The most effective essays convey a personal dimension.  They reflect an individual distinguished by intellectual motivation and accomplishment, social concerns and contributions, and personal values.  You may want to develop the essay around an experience, an accomplishment, or an interest. Another option is to present your reasons for seeking a legal education.  It may help to imagine yourself being interviewed by an admissions officer or simply talking to a good friend whom you have not seen for awhile.  What would you want them to know about you? In general, avoid second-guessing what lawyers so or discussing legal issues unless pertinent to your experience. Above all, be sure your essay is well written.  Since the essay is also evidence of your writing ability, be careful about grammar and spelling. Limit yourself to one or two typed pages. If you use a word processor for your essay, consider using a laser printer.

Filing Applications - Plan to mail your applications by about December 1, well ahead of the deadlines. Most admissions officers begin to read applications in December, and many schools announce their decisions soon after that. Most deadlines are between January 15 and February 1.  If you want the law schools to receive fall term grades, you must send transcripts directly to each law school.

Letters of Recommendation
Before requesting letters of recommendation, consult the law school catalogs for specific instructions. It may take more than one reminder to some of your recommenders and much longer than you might expect, so allow at least four weeks from the time of request.

Academic or employment letters - Two academic letters of recommendation are required by most schools. Applicants usually request one letter from a major professor, and one from a professor in a second discipline. In addition, letters from employers are often relevant. There are no absolute rules, but as a guideline, three academic letters is not too many, provided the letters present different information and describe substantive facets of your skills and accomplishments. More than five letters, however, may be excessive. Since recommendations are weighed heavily in admissions decisions, make your choices carefully, gathering strong evaluations from persons who have had an opportunity to observe your academic strengths and personal qualities.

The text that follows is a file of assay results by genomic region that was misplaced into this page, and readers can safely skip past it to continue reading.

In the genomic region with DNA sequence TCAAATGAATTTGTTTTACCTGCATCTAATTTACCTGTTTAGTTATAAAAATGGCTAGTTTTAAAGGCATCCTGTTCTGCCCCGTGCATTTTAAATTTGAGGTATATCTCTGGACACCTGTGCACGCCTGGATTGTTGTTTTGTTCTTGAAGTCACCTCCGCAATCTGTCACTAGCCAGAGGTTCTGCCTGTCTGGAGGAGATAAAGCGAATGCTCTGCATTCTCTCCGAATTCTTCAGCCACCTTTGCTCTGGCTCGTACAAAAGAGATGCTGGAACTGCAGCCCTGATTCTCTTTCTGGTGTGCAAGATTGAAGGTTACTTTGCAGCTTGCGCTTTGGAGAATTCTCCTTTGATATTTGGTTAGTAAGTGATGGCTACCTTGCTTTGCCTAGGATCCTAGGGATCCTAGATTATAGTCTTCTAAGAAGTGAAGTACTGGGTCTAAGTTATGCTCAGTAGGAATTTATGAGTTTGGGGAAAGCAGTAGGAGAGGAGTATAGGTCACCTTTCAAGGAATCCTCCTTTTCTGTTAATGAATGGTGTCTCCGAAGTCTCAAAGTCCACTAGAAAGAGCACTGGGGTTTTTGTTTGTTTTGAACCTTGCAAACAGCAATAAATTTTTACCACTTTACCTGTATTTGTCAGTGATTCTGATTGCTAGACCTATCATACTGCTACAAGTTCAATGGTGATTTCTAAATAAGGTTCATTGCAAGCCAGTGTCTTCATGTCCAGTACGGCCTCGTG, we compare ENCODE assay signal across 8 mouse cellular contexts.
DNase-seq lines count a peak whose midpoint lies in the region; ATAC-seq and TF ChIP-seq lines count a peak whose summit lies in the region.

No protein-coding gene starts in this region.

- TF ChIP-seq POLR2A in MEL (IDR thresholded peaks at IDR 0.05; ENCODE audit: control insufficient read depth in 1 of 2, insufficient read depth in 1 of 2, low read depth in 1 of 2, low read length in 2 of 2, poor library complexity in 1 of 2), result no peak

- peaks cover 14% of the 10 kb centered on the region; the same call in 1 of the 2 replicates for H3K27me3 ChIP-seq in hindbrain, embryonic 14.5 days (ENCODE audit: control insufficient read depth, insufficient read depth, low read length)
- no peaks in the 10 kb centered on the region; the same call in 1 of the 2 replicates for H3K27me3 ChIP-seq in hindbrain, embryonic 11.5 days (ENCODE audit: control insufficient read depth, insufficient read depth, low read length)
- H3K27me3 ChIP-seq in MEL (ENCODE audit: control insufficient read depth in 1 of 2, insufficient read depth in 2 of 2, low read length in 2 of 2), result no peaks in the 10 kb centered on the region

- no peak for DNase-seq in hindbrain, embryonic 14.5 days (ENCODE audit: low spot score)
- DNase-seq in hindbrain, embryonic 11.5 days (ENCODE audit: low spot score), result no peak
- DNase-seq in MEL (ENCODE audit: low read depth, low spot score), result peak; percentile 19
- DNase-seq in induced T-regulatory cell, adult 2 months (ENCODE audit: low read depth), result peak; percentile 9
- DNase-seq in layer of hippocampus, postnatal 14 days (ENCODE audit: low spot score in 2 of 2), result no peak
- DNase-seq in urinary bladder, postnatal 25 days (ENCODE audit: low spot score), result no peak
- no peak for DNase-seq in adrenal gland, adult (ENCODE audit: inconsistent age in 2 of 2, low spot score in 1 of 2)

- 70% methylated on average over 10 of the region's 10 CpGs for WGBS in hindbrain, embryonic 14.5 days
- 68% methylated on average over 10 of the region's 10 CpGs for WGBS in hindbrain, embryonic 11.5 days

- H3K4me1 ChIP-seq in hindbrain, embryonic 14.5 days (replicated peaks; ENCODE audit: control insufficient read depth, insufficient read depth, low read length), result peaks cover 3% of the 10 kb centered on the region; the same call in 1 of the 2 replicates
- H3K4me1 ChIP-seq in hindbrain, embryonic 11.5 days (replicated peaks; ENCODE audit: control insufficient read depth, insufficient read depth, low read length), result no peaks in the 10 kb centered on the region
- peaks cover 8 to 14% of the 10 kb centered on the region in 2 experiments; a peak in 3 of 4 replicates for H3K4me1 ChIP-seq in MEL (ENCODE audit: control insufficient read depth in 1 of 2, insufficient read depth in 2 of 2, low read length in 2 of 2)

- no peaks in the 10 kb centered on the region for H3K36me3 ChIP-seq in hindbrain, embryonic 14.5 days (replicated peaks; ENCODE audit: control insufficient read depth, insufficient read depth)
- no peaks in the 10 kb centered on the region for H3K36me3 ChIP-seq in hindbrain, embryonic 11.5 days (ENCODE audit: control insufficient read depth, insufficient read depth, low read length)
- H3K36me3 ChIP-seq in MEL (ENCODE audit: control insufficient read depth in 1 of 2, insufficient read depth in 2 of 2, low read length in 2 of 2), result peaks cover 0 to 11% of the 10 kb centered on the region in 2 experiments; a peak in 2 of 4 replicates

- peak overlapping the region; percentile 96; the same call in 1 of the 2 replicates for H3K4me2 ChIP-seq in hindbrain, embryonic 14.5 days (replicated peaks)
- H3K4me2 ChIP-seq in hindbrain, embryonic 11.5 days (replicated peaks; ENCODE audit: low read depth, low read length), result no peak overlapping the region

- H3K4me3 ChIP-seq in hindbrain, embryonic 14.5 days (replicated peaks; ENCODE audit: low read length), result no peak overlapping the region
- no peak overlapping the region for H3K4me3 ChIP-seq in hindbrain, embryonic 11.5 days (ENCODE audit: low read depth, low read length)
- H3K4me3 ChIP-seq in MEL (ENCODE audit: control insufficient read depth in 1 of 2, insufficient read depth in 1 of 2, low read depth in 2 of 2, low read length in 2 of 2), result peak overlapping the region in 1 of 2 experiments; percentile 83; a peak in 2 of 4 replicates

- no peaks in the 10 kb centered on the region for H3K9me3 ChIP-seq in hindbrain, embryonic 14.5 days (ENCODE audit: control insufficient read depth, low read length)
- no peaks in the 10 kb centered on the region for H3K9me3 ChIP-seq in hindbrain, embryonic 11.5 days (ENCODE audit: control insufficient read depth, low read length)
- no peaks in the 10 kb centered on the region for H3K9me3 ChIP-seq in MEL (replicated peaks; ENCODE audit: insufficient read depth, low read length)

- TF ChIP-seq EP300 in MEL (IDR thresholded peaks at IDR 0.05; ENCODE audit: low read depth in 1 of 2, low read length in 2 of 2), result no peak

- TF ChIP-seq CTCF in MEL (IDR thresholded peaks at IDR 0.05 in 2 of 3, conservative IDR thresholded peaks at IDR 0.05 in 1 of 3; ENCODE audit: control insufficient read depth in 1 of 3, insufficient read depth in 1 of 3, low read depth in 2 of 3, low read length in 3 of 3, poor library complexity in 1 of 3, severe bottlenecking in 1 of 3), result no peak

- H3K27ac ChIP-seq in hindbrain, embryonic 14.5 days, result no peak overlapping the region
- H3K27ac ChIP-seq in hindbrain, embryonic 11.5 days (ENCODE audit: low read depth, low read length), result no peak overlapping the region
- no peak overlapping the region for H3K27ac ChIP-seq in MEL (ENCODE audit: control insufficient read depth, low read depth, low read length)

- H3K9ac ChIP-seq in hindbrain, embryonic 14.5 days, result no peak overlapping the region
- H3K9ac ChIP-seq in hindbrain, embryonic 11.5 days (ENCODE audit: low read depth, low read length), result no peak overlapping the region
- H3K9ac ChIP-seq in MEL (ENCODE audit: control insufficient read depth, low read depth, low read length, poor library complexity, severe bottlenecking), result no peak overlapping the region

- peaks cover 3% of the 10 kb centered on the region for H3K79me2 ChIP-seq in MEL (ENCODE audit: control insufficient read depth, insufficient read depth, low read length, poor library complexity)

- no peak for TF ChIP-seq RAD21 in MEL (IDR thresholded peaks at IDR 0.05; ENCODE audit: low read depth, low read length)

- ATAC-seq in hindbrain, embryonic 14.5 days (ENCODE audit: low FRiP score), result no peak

If you expect to need recommendations for other programs in addition to law, or if your plans are uncertain, you may want to request general letters of recommendation that evaluate your performance but so not specify your future plans.  Take care to instruct your recommenders clearly, particularly if you waive your right to see the letters.

It is important to contact your professors early.  Make an appointment to discuss your course-work and other interests, as well as your plans for graduate study. To avoid last-minute problems, specify a reasonable deadline; professors are busy, and they write letters out of courtesy and out of interest in your future.  Given the Hartwick calendar, they may be on leave or on vacation when you need to obtain your recommendations, so check their schedules early.

If you are planning to request a letter from a professor from whom you are taking a fall-term course, discuss your intention with him or her well before the end of the term.  Since it may not be possible to have this letter written before the December break, the mailing of your recommendations may be delayed beyond January 1.  If the letter is important, by all means sacrifice timing for a quality letter, provided it can arrive before the particular school’s deadline.

Dean’s Certification - Many law schools require certification of the applicant’s college conduct record.  At Hartwick, the Dean of Students attests to the applicant’s academic and personal record as part of the Dean’s Certification.  Although this letter will include notification of any disciplinary action, it is not College policy to report any proceedings.  The Dean will also discussion special aspects of your college experiences, such as extracurricular activities, leave-term employment and internships and honors.